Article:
The SQL Server Profiler was around for a very long time. It was a very useful tool to see in real time what SQL queries are being executed against your database, but it’s currently deprecated. Microsoft replaced it with SQL Server Extended Events.
This is sure to anger a lot of people but I can understand why Microsoft is doing it. Extended Events works via Event Tracing (ETW).
This has been the common way for all Microsoft-related technologies to expose diagnostic data. ETW provides much more flexibility. As a developer, I could easily tap into ETW events from SQL Server to collect data for custom uses. That’s really cool and really powerful.
Pros: Easier to enable and leave running. Easier to develop custom solutions with.
Cons: Since it is fairly new, most people may not be aware of it.
I’m going to assume that SQL Azure’s performance reporting is built on top of Extended Events. Within the Azure Portal, you can get access to a wide array of performance reporting and optimization tips that are very helpful.
Note: These reporting capabilities are only available for databases hosted on SQL Azure.
In the screenshot below, you can see how SQL Azure makes it easy to use your queries that use the most CPU, Data IO, and Log IO. It has some great basic reporting built into it.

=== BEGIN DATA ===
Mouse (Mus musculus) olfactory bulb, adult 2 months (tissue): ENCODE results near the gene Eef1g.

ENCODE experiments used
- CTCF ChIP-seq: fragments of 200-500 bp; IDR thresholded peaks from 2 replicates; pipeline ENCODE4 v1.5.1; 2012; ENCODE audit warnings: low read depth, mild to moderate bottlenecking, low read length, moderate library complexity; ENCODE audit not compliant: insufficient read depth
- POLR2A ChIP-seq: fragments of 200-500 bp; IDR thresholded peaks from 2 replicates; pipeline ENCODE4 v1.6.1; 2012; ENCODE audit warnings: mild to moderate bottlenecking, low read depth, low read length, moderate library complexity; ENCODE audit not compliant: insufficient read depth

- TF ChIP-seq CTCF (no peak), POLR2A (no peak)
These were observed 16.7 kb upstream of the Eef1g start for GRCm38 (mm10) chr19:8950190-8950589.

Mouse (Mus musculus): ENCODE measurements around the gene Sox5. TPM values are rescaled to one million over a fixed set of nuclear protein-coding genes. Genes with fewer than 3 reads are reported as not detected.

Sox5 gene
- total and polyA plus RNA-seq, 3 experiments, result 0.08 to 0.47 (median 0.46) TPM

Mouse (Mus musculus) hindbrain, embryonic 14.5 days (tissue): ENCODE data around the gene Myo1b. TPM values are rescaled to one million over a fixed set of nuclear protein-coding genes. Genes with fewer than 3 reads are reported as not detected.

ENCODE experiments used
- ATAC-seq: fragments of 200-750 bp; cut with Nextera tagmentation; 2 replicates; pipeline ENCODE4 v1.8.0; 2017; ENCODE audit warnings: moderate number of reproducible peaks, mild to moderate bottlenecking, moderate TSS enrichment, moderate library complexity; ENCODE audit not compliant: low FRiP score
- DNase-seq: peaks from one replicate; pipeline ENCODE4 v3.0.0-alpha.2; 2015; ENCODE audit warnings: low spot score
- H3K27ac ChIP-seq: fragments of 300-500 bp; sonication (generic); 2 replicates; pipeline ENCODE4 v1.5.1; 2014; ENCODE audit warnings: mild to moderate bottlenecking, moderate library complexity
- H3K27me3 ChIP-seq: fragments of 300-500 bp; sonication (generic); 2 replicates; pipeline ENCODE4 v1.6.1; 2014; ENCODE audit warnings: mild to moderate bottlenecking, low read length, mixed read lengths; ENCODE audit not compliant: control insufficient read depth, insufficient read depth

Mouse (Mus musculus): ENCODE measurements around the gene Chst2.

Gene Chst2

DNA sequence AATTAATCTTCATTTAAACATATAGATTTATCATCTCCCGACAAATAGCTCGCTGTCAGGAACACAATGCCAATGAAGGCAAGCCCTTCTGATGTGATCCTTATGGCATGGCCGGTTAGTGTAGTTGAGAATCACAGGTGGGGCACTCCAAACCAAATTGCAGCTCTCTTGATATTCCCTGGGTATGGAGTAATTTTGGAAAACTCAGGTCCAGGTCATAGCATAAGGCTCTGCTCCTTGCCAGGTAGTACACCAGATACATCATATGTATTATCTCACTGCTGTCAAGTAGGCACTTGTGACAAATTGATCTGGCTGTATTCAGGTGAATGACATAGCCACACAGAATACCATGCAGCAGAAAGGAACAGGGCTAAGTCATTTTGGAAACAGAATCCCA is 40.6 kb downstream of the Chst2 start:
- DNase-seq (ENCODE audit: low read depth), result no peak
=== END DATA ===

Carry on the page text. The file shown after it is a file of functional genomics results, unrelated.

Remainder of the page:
You can also select an individual query and get more details to help with SQL performance tuning.
Pros: Great basic reporting.
Cons: Only works on Azure. No reporting across multiple databases.
Next time you need to do some performance tuning with SQL Server, you’ll have a few options at your disposal to consider. Odds are that you’ll use more than one of these tools depending on what you are trying to accomplish.
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If you’re using an APM solution like Retrace, be sure to check what kind of SQL performance functionality it has built-in. If you don’t have an APM solution or aren’t sure what it is, be sure to read this: What is Application Performance Management and 10 critical features that developers need in APM.